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Stateside: Recaps take centre stage as lender forbearance runs dry

US real estate owners are addressing capital constraints by adding new debt.

As covid-19 vaccines are distributed at a rate of more than a million a day, there is growing optimism in the US about a return to normality. But for many real estate owners and sponsors, particularly in the hospitality sector, the countdown to herd immunity is measured against dwindling cash reserves and waning lender leniency.

A last-minute bill in late December extended until the end of 2021 a troubled debt restructuring relief programme that allows banks to offer forbearance to borrowers without triggering regulatory enforcement. However, not all lenders are willing to make use of it in perpetuity. Lisa Knee, head of the real estate private equity practice at the New York accounting firm EisnerAmper, says the more interest payments are required, the more borrowers will be forced to act.

“Real estate owners need to prepare for a new set of circumstances in 2021,” she says. “They need to pivot from short-term lender accommodations to more long-term debt strategies, given their best estimates of how their properties will perform. They cannot just go to their lender and ask for a pass.”

To the rescue

This harsh reality has created a window of opportunity for alternative lenders to step in and provide rescue capital with relatively little risk involved.

“There are high-quality sponsors with high-quality assets who have unimaginable liquidity disasters unfolding,” says Boyd Fellows, managing partner of California-based debt firm ACORE Capital. “But that is a perfect situation for us to provide a financial solution.”

Unlike previous crises driven by bad practices or underlying market fundamentals, Fellows says the current disruption is completely external and therefore comes with fewer uncertainties about the state of the financial sector and the overall economy. Once the virus has been contained, he expects certain owners and operators, in hospitality specifically, to return to pre-pandemic levels of performance.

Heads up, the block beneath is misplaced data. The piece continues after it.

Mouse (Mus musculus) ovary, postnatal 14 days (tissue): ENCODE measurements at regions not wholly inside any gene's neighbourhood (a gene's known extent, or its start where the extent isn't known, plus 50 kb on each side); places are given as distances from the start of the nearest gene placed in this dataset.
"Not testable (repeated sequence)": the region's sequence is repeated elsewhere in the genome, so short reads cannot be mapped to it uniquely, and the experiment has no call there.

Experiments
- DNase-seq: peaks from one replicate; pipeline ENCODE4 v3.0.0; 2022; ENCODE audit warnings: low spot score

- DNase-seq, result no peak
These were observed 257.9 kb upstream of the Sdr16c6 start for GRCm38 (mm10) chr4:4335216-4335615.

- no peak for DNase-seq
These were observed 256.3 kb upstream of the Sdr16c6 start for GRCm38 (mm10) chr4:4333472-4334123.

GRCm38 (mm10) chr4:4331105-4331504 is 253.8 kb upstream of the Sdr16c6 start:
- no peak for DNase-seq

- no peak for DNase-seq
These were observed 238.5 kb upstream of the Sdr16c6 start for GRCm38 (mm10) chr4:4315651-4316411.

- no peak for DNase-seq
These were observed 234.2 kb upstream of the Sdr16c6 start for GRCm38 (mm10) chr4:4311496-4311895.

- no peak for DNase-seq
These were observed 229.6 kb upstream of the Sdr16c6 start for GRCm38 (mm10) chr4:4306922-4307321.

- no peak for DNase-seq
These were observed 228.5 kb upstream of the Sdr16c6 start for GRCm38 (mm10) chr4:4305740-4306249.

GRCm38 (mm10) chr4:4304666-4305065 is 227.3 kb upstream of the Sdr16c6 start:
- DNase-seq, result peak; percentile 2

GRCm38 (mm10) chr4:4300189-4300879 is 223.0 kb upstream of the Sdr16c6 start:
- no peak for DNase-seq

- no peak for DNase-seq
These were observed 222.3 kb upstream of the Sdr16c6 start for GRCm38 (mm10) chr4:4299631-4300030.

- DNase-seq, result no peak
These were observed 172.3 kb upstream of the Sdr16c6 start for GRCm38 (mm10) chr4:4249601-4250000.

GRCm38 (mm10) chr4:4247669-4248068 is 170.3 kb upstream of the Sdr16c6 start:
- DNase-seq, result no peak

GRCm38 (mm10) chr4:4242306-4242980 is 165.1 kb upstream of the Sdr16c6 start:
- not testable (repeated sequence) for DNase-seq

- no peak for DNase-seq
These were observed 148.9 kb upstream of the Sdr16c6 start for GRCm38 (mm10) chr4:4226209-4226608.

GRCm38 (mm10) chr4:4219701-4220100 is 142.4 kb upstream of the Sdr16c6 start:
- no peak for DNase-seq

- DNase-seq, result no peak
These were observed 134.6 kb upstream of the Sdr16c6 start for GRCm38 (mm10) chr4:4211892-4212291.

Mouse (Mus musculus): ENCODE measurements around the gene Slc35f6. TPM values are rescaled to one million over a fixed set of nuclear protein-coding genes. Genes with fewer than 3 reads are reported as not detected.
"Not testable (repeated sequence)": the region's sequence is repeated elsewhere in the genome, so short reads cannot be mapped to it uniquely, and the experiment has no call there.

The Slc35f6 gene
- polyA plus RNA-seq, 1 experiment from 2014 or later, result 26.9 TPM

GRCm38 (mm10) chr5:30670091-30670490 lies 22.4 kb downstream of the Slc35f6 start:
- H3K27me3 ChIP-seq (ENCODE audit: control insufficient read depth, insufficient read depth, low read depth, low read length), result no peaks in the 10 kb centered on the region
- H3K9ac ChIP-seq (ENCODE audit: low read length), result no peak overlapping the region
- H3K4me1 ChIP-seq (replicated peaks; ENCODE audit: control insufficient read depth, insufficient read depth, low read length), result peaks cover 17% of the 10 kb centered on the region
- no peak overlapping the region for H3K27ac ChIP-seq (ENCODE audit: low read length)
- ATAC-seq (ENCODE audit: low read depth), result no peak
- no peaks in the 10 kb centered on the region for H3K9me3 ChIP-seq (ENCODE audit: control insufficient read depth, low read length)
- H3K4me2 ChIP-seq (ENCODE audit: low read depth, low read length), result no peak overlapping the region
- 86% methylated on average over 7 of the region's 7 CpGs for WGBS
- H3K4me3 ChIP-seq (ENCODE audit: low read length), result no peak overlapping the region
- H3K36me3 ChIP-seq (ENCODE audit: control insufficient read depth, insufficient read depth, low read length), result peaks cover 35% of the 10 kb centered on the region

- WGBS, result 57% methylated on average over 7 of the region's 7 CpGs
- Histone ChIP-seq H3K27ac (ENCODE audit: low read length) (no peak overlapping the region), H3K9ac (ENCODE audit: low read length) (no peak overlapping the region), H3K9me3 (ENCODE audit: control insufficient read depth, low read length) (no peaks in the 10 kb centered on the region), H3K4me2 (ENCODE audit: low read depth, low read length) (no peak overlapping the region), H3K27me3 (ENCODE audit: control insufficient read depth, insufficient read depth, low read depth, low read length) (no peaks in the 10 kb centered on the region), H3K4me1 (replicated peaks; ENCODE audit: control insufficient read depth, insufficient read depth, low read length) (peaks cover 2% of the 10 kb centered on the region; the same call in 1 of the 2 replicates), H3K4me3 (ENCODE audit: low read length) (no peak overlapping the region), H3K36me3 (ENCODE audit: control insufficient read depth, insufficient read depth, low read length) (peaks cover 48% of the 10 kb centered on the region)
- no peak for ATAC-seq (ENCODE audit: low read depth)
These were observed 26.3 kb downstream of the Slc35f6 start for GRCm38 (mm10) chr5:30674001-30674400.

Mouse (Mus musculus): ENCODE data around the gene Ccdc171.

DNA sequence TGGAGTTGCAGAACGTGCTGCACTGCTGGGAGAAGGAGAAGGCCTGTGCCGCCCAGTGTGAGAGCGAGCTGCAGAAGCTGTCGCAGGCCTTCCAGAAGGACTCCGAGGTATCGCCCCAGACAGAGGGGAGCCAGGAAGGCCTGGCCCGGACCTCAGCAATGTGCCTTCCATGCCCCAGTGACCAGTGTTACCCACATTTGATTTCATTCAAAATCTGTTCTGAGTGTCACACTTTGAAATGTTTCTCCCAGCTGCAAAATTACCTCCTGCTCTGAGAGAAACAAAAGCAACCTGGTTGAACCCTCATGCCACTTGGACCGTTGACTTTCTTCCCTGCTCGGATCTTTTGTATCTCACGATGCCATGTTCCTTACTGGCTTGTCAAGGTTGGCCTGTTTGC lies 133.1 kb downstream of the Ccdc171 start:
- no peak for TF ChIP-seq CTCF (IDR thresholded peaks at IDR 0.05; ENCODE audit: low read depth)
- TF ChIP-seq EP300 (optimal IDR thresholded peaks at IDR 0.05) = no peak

Yet, while hotels, shopping centres and development projects are the prime targets for recapitalisations, other sectors – such as offices, which is racked by uncertainty about future usage rates, and even certain multifamily properties – will face liquidity issues. “In general, a lot of older money is going to get subordinated and new money is going to have to come in,” says Josh Zegen, managing principal of New York-based manager Madison Realty Capital. “That is a function of when you see markets where the bid-ask spread is very wide. This is a way to narrow that gap.”

Despite inoculation efforts, covid continues to proliferate throughout the US, keeping consumer spending muted. It was down 0.2 percent in December, the second straight month of decline according to the Department of Commerce.

Hospitality has borne the brunt of this downturn. The hotel delinquency rate has been the highest in the commercial mortgage-backed securities world throughout the crisis, peaking at 24 percent in June before stabilising at around 19 percent in the last three months of 2020. In late January, a unit of Singapore-based Eagle Hospitality REIT, which owns more than $1 billion of leisure, business and airport hotels in the US, filed for bankruptcy protection. According to Bloomberg, two hotel owners with combined liabilities of $50 million or more also filed for bankruptcy in 2020 – the highest figure in a single year since 2012. More filings are expected in the months ahead.